Through the study of philosophy, students should increase their abilities to understand and to restate accurately in different words positions or arguments with which they initially disagree or which are entirely new to them. Students should also develop the skill of temporary detachment or neutrality so that they are better able to discern the strengths and weaknesses in such positions.

2. Analytical Reasoning
Students should be able to make distinctions which are helpful for understanding and evaluating complex positions, arguments, or issues.

3. Synthetical Reasoning
Students should improve their awareness of the importance of holding coherent and integrated views. They should develop skills in organizing and integrating their ideas in a systematic way.

4. Critical Thinking
Students should develop an independence of thought through which they take responsibility for understanding and evaluating ideas in careful, responsible ways.

5. Skills in Evaluation
Students should improve their ability to make reasoned judgments on such matters as moral and aesthetic preferences and to present cogent arguments to support their positions. Students should also improve their awareness of the factors that are involved in making sound evaluations.

6. Ethical Reasoning
Students should improve their skills in making responsible, rational judgments on issues of moral rightness and wrongness as well as on matters of moral character. Students should be able to make use of classical ethical theories in formulating these judgments.

7. Openness to New Ideas
Students should increase their ability to reflect upon their own views and consider whether other positions are stronger. They should be able to make modifications when their own careful thinking indicates that this is appropriate.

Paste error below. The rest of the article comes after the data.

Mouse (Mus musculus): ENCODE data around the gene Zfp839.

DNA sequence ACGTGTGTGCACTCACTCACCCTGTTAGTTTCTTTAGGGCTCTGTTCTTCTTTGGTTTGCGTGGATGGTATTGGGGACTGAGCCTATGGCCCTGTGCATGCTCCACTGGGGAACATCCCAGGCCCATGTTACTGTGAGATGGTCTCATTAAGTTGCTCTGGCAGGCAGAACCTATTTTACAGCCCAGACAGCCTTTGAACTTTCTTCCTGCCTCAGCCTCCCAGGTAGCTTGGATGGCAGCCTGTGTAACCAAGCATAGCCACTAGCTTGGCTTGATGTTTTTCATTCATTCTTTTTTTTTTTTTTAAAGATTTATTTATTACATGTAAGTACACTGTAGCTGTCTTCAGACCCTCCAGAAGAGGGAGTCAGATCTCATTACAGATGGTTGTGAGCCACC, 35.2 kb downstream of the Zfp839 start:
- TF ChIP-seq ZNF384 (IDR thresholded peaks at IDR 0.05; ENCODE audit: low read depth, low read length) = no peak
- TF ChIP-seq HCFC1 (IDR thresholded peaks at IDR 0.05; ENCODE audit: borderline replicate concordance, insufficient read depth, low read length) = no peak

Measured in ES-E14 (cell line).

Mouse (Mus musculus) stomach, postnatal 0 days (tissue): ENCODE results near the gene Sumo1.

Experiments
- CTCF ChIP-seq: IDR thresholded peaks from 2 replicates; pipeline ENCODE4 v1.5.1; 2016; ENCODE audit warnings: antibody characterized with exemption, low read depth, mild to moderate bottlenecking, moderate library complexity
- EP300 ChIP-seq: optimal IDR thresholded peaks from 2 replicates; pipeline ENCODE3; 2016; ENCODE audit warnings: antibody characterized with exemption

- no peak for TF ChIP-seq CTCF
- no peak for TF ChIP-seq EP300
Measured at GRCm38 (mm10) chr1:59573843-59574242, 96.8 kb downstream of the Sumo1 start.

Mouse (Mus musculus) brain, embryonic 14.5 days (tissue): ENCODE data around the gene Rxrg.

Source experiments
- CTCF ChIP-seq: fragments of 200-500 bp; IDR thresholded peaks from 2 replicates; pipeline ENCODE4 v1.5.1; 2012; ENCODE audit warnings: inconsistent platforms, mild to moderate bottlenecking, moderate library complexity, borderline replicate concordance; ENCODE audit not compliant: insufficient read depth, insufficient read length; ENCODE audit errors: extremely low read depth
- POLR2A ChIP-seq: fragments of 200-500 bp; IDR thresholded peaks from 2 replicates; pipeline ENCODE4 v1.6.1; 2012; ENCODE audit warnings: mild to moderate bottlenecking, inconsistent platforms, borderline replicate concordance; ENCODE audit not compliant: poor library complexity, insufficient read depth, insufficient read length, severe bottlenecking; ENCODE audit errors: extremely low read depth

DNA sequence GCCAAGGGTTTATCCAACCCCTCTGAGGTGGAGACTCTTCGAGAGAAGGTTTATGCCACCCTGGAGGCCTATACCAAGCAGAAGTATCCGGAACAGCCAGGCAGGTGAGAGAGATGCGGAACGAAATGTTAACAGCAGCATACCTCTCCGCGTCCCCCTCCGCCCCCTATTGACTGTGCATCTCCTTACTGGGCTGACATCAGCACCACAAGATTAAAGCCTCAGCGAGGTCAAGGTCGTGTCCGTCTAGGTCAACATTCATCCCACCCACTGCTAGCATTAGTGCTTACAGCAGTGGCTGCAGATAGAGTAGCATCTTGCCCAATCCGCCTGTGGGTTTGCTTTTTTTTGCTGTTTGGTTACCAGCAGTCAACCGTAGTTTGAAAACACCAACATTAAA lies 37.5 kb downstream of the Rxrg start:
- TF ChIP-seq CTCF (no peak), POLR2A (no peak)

8. Improving Skills in Extended Written and Spoken Presentation
Students should develop the ability to present comprehensive interpretations and arguments clearly, accurately, and without prejudice in both written and oral forms.

9. Understanding Philosophical Reflections on Other Disciplines
Students should increase their understanding of basic philosophical issues and theories associated with areas such as social and political theory, science, and religion.

10. Appreciation of the Diversity of Intellectual History
Students should gain an increased appreciation of the variety of philosophical reflections, arguments, and positions that have been developed in different ages and contexts.

11. Gaining Knowledge of the Philosophical Tradition
The students should have an awareness and understanding of issues and positions that have been prominent in the philosophical tradition.

In short, the principal reason to study philosophy is that it makes a person’s life more intellectually interesting and rewarding.

Common philosophical questions:

Is there a supreme being?

Why are we here?
What is good?
Do we have free will?
Is our freedom real freedom?
What is reality?
What determines a person’s fate?
What is the nature of the universe?
What happens to us at death?
Is there a soul?  Does it exist separate from our body?


My Philosophy Library: here

Why This Degree?

You’re probably wondering why I wouldn’t just choose a computer science related degree.  After all, it’s what I know, and an IT degree would be much easier for me.  Well the answer is simple, I wanted a degree that was 100% “non-career” oriented.  I have been studying computer science for the past 28+ years, since 1986; and, I am already a specialist in my field.  I have chosen this degree to broaden my horizon, and learn a little bit more about the world I live in.